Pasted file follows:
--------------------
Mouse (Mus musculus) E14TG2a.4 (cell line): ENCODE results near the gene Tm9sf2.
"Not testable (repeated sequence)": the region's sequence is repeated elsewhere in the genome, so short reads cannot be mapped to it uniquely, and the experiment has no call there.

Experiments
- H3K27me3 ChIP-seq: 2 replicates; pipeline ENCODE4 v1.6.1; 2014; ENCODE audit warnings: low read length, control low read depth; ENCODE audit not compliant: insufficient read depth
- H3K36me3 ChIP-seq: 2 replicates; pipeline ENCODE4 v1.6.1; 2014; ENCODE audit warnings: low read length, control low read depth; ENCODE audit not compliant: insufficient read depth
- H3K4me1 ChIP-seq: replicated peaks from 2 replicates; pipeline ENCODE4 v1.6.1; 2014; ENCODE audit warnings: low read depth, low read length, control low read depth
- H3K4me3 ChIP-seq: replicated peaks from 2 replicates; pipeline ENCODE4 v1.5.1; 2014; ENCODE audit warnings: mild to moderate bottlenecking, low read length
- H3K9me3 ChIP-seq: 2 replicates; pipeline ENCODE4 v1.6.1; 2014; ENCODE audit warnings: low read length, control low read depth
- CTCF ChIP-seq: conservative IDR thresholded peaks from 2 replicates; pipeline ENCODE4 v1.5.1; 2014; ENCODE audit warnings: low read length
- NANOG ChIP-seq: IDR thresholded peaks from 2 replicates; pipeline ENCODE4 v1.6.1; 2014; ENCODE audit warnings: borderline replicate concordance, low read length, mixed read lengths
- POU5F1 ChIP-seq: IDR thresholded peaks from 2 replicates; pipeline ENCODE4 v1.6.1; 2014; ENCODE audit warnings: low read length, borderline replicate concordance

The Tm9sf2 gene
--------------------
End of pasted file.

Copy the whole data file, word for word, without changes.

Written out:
Mouse (Mus musculus) E14TG2a.4 (cell line): ENCODE results near the gene Tm9sf2.
"Not testable (repeated sequence)": the region's sequence is repeated elsewhere in the genome, so short reads cannot be mapped to it uniquely, and the experiment has no call there.

Experiments
- H3K27me3 ChIP-seq: 2 replicates; pipeline ENCODE4 v1.6.1; 2014; ENCODE audit warnings: low read length, control low read depth; ENCODE audit not compliant: insufficient read depth
- H3K36me3 ChIP-seq: 2 replicates; pipeline ENCODE4 v1.6.1; 2014; ENCODE audit warnings: low read length, control low read depth; ENCODE audit not compliant: insufficient read depth
- H3K4me1 ChIP-seq: replicated peaks from 2 replicates; pipeline ENCODE4 v1.6.1; 2014; ENCODE audit warnings: low read depth, low read length, control low read depth
- H3K4me3 ChIP-seq: replicated peaks from 2 replicates; pipeline ENCODE4 v1.5.1; 2014; ENCODE audit warnings: mild to moderate bottlenecking, low read length
- H3K9me3 ChIP-seq: 2 replicates; pipeline ENCODE4 v1.6.1; 2014; ENCODE audit warnings: low read length, control low read depth
- CTCF ChIP-seq: conservative IDR thresholded peaks from 2 replicates; pipeline ENCODE4 v1.5.1; 2014; ENCODE audit warnings: low read length
- NANOG ChIP-seq: IDR thresholded peaks from 2 replicates; pipeline ENCODE4 v1.6.1; 2014; ENCODE audit warnings: borderline replicate concordance, low read length, mixed read lengths
- POU5F1 ChIP-seq: IDR thresholded peaks from 2 replicates; pipeline ENCODE4 v1.6.1; 2014; ENCODE audit warnings: low read length, borderline replicate concordance

The Tm9sf2 gene